Prompt: A list of types of tables


     Operating Table

At surgery number four, the anesthesiologist said, "You're almost seventy, we ..."  I thought, "Wait, I just turned sixty-five. What do you mean, almost seventy?"  He continued, "... are going to drop the memory drug."  Oh, I thought it was the chemo messing with my memory.

So they hooked me up and wheeled the gurney down the hall.  This is where my memory usually ended.  The aide elbowed the door switch.  I realized this is why the switch is so far back, a gurney's length, from the door.  The doors opened their funny way, one inward, one outward, and we continued on into the operating room.  He lined the gurney up with the operating table and asked me to move myself onto it.  I'm sure this had happened every operation, but I didn't remember because of the memory or twilight drug.

Lying on the operating table, a memory came back, "I've been here before", but no memory of which surgery it was.

When I was settled, they strapped my arms to swinging leaves of the operating table and swung them out of the way.  Only then did the anesthetist nurse say
they were giving me something and I was out.

     Log Tables

For most science and engineering students in the 70s, two items stayed with you through school: a slide rule and a Chemical Rubber Company book of
Standard Mathematical Tables and Formulae.  Both cost \$30, a significant expense in those days.  The CRC Handbook came with a sheet of gold foil to
emboss your name on the spine.  Log tables were needed for some calculations with logarithms where more precision was needed than you could get out of a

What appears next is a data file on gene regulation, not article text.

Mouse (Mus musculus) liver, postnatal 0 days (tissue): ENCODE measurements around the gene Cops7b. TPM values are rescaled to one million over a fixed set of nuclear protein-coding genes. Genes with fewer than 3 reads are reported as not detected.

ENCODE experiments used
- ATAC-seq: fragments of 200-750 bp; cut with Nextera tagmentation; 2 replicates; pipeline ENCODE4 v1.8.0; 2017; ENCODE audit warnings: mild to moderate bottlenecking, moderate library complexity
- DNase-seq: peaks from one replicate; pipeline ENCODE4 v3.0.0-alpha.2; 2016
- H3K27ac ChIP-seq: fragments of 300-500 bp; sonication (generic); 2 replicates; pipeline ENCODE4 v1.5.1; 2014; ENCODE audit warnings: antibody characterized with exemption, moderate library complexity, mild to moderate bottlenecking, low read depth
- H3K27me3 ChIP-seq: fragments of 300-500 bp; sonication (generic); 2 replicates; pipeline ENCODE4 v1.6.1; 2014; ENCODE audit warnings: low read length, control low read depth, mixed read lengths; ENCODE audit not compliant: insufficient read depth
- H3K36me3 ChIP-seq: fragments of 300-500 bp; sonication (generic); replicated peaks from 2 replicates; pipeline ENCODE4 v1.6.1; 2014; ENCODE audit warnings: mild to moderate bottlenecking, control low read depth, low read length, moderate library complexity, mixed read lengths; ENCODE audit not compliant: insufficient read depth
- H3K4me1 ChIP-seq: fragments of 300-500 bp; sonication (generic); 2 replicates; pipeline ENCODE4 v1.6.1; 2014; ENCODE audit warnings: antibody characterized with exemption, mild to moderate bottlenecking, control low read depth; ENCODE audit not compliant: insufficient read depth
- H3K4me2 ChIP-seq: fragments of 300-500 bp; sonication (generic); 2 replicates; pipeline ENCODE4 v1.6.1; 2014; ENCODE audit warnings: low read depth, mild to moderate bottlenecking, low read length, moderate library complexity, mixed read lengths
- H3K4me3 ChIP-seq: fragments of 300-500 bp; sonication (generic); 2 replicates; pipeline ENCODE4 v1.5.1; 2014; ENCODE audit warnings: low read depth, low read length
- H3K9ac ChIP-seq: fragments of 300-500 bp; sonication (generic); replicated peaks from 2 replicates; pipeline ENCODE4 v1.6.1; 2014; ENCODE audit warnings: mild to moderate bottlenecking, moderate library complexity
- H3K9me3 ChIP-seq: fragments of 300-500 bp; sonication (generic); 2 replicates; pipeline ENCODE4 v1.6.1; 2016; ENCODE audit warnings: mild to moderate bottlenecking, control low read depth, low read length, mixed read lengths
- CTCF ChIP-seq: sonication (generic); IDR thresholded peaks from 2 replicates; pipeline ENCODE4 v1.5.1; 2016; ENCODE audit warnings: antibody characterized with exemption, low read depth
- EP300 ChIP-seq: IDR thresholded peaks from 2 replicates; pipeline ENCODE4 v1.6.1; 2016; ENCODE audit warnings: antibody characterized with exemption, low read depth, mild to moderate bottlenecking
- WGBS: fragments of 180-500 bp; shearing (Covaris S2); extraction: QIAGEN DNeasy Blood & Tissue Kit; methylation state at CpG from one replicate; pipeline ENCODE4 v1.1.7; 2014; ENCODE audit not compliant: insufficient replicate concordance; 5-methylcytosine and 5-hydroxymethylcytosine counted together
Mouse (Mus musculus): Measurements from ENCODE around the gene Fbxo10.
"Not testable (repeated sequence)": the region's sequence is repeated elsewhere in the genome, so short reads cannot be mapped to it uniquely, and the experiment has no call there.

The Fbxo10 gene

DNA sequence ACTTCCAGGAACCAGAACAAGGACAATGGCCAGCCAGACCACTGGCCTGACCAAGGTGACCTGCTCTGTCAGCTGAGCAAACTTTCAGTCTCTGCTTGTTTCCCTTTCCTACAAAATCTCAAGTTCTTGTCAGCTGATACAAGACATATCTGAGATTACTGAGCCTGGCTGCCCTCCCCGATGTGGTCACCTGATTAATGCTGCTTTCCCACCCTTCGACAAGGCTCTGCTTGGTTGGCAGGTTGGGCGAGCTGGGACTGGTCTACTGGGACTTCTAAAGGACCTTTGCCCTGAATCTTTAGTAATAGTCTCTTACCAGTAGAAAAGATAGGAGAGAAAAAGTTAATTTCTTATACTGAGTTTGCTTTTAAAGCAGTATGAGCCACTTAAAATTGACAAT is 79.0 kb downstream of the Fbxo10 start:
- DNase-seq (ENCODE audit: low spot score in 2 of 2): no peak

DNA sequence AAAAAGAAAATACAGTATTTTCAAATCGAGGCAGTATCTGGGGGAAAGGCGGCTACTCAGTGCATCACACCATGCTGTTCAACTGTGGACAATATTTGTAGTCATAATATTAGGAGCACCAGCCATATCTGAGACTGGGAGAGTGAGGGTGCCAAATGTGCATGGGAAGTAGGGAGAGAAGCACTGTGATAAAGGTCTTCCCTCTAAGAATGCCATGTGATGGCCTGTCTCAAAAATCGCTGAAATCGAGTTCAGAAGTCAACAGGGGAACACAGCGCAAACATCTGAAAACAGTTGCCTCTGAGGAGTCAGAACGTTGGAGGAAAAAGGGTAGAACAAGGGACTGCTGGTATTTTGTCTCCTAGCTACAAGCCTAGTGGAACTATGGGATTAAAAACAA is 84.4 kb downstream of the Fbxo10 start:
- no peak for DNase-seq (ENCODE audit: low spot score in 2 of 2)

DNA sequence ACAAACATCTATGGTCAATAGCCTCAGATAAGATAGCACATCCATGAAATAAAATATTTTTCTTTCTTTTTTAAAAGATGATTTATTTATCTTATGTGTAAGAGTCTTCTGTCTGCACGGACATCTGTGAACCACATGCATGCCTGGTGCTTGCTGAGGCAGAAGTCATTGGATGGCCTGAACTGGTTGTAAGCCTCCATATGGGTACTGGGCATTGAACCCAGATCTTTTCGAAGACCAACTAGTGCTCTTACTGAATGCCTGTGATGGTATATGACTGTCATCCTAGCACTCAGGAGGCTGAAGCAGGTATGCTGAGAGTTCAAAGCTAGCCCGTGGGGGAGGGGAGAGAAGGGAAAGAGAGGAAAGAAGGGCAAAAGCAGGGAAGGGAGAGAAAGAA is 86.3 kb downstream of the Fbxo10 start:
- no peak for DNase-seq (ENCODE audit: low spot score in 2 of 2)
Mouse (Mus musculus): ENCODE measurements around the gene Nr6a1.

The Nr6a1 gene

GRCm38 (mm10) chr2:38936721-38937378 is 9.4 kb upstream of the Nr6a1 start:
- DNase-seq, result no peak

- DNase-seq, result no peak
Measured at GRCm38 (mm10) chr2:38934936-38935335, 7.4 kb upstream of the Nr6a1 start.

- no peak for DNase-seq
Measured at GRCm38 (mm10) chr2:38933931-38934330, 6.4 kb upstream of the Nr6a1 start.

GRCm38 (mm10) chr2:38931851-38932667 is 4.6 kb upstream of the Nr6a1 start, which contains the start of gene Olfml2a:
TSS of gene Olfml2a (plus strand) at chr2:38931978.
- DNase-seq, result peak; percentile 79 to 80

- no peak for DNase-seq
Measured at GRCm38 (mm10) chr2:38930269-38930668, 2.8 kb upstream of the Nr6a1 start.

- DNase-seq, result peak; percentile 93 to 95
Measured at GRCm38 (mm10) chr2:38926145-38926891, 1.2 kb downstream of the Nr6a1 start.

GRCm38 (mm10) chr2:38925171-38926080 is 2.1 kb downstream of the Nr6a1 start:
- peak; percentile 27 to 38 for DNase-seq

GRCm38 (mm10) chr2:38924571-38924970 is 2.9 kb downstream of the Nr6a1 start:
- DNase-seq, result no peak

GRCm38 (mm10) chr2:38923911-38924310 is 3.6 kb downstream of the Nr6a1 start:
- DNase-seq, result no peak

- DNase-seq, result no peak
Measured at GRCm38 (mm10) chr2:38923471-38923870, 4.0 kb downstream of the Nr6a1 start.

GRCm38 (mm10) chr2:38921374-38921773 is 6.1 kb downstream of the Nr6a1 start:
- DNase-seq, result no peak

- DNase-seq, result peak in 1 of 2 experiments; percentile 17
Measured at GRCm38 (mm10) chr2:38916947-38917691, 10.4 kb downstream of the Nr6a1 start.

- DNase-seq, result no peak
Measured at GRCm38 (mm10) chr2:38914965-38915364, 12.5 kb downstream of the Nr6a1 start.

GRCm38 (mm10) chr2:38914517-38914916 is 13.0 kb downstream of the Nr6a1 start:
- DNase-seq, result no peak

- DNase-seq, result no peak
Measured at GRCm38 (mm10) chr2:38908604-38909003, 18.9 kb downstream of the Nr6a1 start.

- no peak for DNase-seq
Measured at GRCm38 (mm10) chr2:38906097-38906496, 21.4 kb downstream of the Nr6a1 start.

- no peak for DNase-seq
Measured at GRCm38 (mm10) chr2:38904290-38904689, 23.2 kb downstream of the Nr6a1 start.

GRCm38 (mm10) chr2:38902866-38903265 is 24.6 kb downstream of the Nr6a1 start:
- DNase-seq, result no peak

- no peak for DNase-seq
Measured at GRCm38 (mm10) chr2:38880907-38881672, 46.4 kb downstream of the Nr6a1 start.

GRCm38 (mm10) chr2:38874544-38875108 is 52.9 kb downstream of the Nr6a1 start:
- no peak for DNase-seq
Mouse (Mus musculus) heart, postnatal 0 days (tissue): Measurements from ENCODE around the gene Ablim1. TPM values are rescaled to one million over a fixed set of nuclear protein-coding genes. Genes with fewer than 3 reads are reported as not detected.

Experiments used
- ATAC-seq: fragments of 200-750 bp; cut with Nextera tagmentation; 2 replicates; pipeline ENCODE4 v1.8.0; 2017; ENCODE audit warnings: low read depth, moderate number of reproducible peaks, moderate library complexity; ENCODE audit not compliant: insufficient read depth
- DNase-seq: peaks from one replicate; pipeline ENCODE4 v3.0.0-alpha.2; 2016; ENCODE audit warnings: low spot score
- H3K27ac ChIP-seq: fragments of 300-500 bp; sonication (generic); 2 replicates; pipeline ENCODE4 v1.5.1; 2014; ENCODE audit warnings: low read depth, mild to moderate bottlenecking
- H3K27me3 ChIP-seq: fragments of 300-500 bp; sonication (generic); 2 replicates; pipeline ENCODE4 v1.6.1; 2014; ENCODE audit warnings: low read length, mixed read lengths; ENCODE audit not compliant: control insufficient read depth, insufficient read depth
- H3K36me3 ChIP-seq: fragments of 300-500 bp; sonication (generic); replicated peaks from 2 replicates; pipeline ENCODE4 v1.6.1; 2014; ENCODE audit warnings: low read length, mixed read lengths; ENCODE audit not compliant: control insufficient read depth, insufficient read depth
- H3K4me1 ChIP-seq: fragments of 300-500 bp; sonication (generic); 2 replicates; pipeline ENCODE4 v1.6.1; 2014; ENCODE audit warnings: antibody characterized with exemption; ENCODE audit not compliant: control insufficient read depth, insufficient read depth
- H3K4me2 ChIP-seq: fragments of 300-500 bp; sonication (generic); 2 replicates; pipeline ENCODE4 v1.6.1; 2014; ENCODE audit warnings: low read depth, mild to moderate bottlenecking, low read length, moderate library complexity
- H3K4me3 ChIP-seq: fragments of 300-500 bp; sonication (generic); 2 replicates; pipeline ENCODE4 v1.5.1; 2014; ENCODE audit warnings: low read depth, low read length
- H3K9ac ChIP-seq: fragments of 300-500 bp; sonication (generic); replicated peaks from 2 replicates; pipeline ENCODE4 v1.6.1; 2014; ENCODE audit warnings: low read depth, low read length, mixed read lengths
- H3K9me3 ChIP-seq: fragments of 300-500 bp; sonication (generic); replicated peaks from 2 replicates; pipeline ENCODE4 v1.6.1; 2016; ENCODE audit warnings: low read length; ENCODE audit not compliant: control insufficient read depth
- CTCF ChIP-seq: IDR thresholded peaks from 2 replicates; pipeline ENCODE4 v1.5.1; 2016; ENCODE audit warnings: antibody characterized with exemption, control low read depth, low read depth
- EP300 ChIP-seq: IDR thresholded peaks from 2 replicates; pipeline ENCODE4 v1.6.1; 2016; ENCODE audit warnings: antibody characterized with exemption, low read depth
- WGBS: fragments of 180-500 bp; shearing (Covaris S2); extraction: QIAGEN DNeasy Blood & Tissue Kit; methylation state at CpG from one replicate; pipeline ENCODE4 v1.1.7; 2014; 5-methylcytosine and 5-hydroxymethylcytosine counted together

slide rule.  Those and the differential calculus formulas were the sections I used.  As I found my path, I switched from straight electrical engineering to
the computer science option and used them less and less.  Instead I increasingly used The Art of Computer Programming.  When I graduated and moved
from job to job, both sets of books went with me to show I was a real engineer.  Only after retirement did I donate them to the library.  The subject area switch, the advent of affordable calculators, and improved programming libraries had made them superfluous.

     Circular Table

My first jobs were in the Silicon Valley.  Much of our joint eating out was at Chinese restaurants.  Occasionally there were enough of us and we were well
known enough that we were seated at one of the banquet tables. They were big enough for 8--10 people with a lazy susan in the middle so serving platters
didn't have to be passed, just the whole thing turned.  But people were impatient or didn't want what was in front of them.  Serving platters were still passed, jumping ahead or behind in rotation.

— Jeffrey Taylor


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